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Thomas H. Carter (search for this): chapter 95
he edge of a piece of timber; to our front and right was an open plateau extending for several miles. Our battery was sheltered by timber on our left. The enemy's batteries were firing obliquely to our right at our infantry and their batteries (Carter's and Braxton's). A little more than a quarter of a mile to our right was Ash Hollow, a water shed, a deep ravine in which the enemy had formed, and Rickett's division of the Sixth corps, and Grover's division of the Nineteenth corps, were deboucound them seem to tremble, while their shot and shell made lanes in this mass of the enemy moving obliquely to their right to attack Evans' brigade. General Early says in his narrative: When they had appeared within musket range of Braxton and Carter's artillery, and were repulsed by the cannister from their batteries, Battle's brigade, of Rodes' division, moved forward and forced the enemy back. As they went back over the same ground over which they had marched to attack in great disorder,
R. E. Rodes (search for this): chapter 95
obliquely to their right to attack Evans' brigade. General Early says in his narrative: When they had appeared within musket range of Braxton and Carter's artillery, and were repulsed by the cannister from their batteries, Battle's brigade, of Rodes' division, moved forward and forced the enemy back. As they went back over the same ground over which they had marched to attack in great disorder, having been badly broken up, our battery, if possible, excelled itself, and a more murderous fire Wilson's division of cavalry had massed in his front and was threatening. We hurried along, passing in rear of our infantry line of battle, where hundreds of our wounded and dead were being taken to Winchester. En route a friend told me General R. E. Rodes had been killed. Dear friend of my youth, I had known him well and intimately at the Virginia Military Institute in days lang syne. No truer knight ever flashed a blade or responded to bugle's note. A costly sacrifice to our army. And
There we again met the enemy's cavalry, and with them had some sharp skirmishing. General Early was now expecting reinforcements. Fight at Waynesboroa. On the 28th they had arrived, and he was now ready again to take the offensive, and sent me across the South Fork of the Shenandoah river over towards the Staunton pike. General Gordon's infantry followed. We found the position of the enemy, and from where we were we could see the enemy's artillery in park in the direction of and near Weir's Cave. I placed two of our guns in position to open on this part of their artillery which was now expecting our approach and was moving around to get in a piece of woods to attack. General Wickham arriving after we had started, ordered our guns to open before we had gotten near enough to accomplish anything, and the first shot from that gun had about the same effect that a stick in the hands of a mischievous boy, near enough to stir up a nest of wasps, would have had: they swarmed out and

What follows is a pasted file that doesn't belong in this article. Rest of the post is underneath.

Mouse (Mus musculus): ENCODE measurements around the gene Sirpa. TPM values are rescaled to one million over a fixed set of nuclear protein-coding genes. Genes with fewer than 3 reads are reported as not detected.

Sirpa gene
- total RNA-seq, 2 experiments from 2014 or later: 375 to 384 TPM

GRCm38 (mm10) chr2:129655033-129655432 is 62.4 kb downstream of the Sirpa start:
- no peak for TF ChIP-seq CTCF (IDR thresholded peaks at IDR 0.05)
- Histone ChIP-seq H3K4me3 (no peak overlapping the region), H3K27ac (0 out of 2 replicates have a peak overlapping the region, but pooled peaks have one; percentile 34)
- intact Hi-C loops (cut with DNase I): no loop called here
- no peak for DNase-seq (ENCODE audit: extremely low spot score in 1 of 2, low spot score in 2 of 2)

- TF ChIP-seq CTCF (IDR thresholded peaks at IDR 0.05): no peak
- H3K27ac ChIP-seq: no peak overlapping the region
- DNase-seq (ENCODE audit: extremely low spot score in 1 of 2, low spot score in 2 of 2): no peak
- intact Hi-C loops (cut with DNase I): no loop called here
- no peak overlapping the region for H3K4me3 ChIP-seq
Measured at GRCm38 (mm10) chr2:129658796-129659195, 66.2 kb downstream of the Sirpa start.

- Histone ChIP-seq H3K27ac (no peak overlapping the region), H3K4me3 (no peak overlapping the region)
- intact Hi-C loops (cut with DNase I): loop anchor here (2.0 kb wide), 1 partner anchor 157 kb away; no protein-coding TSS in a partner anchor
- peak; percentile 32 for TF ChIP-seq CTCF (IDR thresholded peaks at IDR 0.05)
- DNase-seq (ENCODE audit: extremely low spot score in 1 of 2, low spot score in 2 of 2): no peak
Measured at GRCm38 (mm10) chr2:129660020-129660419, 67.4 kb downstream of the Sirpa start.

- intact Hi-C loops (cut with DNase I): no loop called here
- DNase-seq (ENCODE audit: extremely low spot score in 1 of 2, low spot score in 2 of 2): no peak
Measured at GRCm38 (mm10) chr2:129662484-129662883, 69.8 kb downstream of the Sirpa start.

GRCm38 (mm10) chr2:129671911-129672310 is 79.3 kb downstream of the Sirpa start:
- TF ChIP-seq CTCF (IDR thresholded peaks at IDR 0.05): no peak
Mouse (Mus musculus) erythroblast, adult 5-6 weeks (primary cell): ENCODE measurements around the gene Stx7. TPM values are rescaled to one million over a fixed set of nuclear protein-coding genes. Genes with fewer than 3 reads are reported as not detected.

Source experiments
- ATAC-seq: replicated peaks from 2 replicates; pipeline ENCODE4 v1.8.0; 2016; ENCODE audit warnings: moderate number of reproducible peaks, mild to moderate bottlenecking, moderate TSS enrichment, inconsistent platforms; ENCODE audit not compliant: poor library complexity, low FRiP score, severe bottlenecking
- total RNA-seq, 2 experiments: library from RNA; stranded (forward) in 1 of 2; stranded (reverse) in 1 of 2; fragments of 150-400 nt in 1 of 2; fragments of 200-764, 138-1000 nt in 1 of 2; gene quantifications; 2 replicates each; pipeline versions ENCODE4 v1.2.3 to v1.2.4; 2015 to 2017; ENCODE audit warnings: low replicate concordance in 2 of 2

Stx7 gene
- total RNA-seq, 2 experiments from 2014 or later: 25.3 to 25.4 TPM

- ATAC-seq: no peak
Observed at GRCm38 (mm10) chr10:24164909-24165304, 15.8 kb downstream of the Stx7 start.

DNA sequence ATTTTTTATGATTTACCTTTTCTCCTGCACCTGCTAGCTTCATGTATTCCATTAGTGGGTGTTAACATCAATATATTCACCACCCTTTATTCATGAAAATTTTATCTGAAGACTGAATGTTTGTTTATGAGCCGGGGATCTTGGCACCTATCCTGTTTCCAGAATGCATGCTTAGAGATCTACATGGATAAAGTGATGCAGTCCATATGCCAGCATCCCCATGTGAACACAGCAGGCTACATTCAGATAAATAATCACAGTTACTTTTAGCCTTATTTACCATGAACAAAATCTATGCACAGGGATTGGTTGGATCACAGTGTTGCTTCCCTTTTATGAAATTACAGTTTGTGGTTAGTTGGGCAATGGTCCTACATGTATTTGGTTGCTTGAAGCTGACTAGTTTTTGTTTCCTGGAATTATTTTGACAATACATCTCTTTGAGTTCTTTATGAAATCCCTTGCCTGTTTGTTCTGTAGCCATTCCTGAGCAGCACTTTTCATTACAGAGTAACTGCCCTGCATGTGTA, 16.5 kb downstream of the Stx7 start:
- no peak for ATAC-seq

Bushrod R. Johnson (search for this): chapter 95
e command. Prisoners captured told me they supposed it was Hampton's command, from Gen. Lee's army, as we had come from the direction of Charlottesville, and they had heard that morning that General Early had been reinforced from Richmond). Captain Johnson's battery was handled with great skill. He opened on the working party attempting to pull the bridge to pieces with splendid effect. They scattered and started back at a run, and as long as there was a mark to fire at, east of Waynesboro, his guns blazed at it. Arriving at the river, the First, Second and Third were mounted, but the Fourth had pushed on, and had some sharp skirmishing in the town before the other regiments came up. Upon their arrival we soon cleared the town, and Johnson's battery took position on the west end and was having a sharp duel with the enemy's battery. This was after sun-down, when Gen. Early with his infantry appeared on their flank, and with a few shots from the artillery attached to Gen. Pegram's
T. T. Munford (search for this): chapter 95
Reminiscences of cavalry operations. Paper no. 2. By Gen. T. T. Munford. Battle of Winchester, 19th September, 1864. My brigade was moved hurriedly from the right over to the left with Bretherd's old battery, and taken by General Fitz Lee across the Red Bud Creek to relieve the heavy pressure upon a part of General Bradley Johnson's cavalry, then skirmishing with the enemy. Johnson's troops were on the left of Evans' infantry brigade of Gordon's division. We were dismounted, and became engaged very quickly; but a few well-directed shots from our horse artillery cleared our immediate front—General Fitz. Lee taking command of the whole line, Wickham of the division, I had the brigade. Our battery was moved up to the edge of a piece of timber; to our front and right was an open plateau extending for several miles. Our battery was sheltered by timber on our left. The enemy's batteries were firing obliquely to our right at our infantry and their batteries (Carter's and Br
Randolph McKim (search for this): chapter 95